According to a newly published report from IHS Markit, entitled IHS Chemical Carbon Fibres, Chemical Economics Handbook, the usage of carbon fiber in automotive manufacturing is expected to nearly double from 2015 to 2020. According to the IHS report, global car production is expected to rise over the next couple of years to more than 110 million units in 2025, up from the estimated 88.7 million units in 2015. Much of the growth will come from the fast-expanding Chinese market. The report says the average car will incorporate nearly 350 kilograms (771.63 lbs) of plastics, up from 200 kilograms (440.92 lbs) in 2014.

“While metal and metal alloys are still critical to automotive design, automakers are finding innovative ways to leverage plastics and composites into their designs to help reduce vehicle weight and improve efficiency,” said Casey Selecman, senior manager of automotive advisory services at IHS Markit. “As efficiency and carbon reduction regulations increase globally, we expect the use of plastics will only increase as the materials improve and production costs are reduced.”

This is driven by increasingly ambitious government goals to meet Corporate Average Fuel Efficiency (CAFE) standards of 54.5 mpg by 2025. IHS Markit estimates that in order for those goals to be feasible, fuel economy must be improved by approximately 50 percent across the passenger vehicle fleet. The use of carbon fibers and polymer matrix composites enable car-body weight-reductions of an estimated 25-70 percent compared to competing materials, according to IHS.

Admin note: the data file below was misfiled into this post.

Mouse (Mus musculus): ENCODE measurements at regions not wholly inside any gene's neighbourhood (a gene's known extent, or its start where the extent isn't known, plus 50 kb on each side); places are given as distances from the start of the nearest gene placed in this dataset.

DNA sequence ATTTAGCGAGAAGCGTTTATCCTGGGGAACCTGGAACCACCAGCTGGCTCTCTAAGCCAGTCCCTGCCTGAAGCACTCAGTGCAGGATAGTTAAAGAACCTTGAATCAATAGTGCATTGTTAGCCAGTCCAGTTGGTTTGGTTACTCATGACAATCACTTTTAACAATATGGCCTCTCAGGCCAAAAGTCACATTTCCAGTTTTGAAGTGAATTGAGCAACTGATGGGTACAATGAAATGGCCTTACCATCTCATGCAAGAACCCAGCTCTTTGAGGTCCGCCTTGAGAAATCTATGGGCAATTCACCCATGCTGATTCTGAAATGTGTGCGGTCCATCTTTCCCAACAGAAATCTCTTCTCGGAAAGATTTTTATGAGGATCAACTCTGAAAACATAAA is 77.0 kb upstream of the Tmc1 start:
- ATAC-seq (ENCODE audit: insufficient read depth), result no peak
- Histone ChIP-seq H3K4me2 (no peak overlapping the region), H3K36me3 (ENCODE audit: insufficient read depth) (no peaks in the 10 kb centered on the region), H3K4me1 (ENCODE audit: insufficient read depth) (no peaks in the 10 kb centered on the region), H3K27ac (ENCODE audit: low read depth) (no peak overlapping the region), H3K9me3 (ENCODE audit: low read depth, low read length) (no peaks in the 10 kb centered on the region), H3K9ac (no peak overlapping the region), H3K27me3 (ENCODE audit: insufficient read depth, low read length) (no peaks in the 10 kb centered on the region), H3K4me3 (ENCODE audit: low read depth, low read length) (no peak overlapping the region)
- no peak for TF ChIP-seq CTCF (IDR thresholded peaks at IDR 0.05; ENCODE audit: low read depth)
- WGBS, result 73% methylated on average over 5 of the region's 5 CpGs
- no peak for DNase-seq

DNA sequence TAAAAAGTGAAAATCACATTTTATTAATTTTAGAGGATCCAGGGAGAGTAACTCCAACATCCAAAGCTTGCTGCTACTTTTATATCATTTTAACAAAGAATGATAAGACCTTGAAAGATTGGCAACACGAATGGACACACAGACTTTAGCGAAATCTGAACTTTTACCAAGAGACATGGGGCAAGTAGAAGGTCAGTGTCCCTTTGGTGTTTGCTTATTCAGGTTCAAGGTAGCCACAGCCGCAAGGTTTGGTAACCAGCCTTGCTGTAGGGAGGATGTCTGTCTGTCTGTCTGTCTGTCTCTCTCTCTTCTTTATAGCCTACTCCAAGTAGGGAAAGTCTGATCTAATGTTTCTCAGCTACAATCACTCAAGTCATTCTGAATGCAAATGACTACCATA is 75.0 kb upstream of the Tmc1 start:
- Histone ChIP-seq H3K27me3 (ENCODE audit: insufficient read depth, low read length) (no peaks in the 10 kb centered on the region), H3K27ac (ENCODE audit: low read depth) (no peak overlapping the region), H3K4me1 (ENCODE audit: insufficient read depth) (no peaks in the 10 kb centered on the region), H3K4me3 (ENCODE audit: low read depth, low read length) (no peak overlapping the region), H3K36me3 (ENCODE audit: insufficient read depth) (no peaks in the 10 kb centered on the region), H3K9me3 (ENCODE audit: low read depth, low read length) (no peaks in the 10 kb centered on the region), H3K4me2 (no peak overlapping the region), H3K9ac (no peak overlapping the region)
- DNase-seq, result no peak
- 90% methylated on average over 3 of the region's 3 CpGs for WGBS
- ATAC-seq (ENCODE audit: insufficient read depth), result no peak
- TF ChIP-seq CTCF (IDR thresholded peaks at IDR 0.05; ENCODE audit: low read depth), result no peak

“Closures, which are doors, lift-gates and hoods, are the easiest options to significantly reduce vehicle weight, and we see significant opportunities for [composites in] those as well as non-critical structures such as seats, instrument panels, and under the hood for engine cradles, pans, covers, and so on,” the report said.

The report adds that composites offer far more than just weight reduction.

“Beyond the practical advantages of using plastics and composites, these materials can greatly enhance the design and aesthetic appeal of cars, and while performance, structural strength and safety are key purchase considerations, buyers also look for designs that appeal to the head and the heart,” the report said.